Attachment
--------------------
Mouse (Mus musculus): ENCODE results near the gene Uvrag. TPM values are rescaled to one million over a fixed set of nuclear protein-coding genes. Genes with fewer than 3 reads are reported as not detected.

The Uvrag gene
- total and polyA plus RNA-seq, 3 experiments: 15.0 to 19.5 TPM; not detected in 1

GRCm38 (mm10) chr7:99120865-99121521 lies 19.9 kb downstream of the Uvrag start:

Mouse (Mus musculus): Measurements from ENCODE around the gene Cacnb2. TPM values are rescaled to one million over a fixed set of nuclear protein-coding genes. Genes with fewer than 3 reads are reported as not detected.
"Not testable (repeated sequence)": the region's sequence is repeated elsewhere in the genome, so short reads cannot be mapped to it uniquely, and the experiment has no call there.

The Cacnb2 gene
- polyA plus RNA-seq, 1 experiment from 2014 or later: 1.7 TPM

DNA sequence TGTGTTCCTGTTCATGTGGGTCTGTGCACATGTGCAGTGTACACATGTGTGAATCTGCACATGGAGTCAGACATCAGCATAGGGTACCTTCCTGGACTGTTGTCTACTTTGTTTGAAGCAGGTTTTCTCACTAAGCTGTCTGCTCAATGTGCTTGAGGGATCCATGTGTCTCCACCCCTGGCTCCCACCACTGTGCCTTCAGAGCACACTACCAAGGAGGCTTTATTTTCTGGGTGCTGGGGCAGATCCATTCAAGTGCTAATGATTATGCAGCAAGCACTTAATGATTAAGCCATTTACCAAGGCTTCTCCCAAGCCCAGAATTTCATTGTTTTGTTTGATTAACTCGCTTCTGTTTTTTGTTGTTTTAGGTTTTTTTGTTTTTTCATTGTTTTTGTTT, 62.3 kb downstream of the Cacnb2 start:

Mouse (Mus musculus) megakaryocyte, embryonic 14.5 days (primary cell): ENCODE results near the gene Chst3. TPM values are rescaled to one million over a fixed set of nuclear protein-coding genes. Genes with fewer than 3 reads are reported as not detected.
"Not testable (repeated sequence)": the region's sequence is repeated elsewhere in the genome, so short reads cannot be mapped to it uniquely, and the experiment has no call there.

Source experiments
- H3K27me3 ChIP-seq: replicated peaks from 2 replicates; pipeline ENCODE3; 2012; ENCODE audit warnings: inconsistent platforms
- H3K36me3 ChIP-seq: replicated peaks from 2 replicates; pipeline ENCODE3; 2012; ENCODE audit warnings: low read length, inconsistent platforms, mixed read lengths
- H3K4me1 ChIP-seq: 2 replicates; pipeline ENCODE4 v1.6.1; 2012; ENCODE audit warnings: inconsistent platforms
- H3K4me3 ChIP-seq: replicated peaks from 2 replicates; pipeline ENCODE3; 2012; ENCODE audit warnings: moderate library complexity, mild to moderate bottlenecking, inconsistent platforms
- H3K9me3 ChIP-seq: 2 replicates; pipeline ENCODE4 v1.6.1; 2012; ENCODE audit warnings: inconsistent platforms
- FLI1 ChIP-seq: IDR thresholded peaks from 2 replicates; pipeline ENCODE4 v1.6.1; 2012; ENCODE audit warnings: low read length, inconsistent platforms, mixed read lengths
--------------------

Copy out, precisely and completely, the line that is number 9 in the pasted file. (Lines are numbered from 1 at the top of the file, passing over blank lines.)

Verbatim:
DNA sequence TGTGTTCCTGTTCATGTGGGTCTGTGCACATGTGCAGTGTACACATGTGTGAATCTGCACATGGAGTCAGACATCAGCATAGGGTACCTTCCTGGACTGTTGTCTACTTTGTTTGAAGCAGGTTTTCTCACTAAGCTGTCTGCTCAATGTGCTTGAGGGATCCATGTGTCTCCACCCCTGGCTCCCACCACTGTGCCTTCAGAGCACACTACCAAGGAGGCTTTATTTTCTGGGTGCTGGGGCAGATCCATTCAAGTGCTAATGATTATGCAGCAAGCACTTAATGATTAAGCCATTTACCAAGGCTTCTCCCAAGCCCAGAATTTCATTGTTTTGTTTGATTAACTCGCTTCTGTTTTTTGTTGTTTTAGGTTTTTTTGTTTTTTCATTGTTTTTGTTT, 62.3 kb downstream of the Cacnb2 start: